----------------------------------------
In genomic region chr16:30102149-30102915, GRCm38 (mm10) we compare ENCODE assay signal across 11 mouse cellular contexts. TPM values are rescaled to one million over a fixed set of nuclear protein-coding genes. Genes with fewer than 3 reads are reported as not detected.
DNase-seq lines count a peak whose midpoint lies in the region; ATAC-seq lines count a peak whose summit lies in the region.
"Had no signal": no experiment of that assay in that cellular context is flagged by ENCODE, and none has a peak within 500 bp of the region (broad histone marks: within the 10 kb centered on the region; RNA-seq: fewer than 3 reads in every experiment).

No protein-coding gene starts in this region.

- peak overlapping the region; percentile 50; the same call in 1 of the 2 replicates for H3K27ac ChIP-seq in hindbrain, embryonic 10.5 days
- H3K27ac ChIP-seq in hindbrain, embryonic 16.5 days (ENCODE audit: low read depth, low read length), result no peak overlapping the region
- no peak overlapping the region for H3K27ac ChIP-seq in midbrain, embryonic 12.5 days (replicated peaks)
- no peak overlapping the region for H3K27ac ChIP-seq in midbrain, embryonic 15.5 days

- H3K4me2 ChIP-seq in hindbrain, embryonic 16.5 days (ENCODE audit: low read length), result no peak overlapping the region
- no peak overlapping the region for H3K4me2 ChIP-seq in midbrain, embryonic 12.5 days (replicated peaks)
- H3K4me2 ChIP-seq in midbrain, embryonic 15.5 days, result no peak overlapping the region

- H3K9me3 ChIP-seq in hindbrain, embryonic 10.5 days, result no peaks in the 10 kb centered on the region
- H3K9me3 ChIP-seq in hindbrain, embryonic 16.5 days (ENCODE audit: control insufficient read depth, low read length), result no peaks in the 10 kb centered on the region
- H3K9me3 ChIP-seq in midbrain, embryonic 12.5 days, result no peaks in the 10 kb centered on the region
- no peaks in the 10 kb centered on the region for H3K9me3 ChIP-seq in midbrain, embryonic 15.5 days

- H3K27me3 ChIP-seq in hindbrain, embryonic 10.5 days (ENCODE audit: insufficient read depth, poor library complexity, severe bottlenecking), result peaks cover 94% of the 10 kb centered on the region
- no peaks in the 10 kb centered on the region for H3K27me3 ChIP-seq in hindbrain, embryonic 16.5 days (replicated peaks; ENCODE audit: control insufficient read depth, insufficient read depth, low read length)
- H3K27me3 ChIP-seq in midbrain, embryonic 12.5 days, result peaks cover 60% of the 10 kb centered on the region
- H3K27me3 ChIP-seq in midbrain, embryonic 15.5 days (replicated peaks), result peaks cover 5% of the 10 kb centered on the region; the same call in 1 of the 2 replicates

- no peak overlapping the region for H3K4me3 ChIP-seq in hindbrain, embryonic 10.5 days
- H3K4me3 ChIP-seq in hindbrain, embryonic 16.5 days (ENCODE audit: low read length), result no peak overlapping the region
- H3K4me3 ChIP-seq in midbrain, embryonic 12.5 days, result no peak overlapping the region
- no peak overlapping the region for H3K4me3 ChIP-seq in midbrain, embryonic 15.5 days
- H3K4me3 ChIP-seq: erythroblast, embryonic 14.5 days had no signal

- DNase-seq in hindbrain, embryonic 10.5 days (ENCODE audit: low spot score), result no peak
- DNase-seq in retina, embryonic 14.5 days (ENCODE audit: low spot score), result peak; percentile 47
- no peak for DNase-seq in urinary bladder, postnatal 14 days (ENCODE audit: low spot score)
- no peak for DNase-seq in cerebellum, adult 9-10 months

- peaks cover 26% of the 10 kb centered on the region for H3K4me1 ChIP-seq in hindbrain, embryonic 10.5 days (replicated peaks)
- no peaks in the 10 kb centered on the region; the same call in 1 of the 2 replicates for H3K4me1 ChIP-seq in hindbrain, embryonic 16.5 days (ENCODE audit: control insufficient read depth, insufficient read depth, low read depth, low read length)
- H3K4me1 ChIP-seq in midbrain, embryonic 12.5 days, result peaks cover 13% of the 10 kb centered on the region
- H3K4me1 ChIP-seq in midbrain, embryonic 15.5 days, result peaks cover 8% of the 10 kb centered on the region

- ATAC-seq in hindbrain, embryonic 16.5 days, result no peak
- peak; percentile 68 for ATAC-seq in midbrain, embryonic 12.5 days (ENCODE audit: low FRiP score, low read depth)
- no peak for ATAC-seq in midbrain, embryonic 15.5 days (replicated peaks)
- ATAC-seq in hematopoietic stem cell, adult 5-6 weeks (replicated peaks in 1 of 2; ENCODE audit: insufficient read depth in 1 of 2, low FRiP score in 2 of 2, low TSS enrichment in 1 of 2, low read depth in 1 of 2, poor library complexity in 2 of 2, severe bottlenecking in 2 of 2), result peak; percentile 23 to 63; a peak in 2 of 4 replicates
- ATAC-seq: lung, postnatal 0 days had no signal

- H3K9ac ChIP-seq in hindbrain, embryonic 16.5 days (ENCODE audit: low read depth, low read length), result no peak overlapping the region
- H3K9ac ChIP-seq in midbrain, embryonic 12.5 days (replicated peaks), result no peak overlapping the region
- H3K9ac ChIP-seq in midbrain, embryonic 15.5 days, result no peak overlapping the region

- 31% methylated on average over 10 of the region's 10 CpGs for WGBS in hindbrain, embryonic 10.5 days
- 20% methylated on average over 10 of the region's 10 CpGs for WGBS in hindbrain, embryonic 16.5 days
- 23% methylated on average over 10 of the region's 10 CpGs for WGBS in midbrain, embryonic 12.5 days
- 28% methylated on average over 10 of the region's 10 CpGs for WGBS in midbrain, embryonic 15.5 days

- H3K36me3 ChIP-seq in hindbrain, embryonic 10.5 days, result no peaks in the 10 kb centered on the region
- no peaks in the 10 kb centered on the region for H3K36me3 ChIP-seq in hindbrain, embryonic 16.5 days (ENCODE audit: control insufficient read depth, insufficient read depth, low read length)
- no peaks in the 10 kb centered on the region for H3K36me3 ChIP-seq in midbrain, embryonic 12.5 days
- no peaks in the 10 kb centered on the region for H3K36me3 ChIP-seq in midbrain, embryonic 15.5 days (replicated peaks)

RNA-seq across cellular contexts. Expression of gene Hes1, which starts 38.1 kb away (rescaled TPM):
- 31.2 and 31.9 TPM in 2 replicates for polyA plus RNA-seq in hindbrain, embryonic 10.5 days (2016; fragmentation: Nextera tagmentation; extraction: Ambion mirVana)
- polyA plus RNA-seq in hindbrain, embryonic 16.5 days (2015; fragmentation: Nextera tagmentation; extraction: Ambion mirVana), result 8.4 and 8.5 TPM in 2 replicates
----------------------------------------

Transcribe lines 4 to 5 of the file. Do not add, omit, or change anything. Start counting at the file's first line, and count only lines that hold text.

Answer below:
No protein-coding gene starts in this region.

- peak overlapping the region; percentile 50; the same call in 1 of the 2 replicates for H3K27ac ChIP-seq in hindbrain, embryonic 10.5 days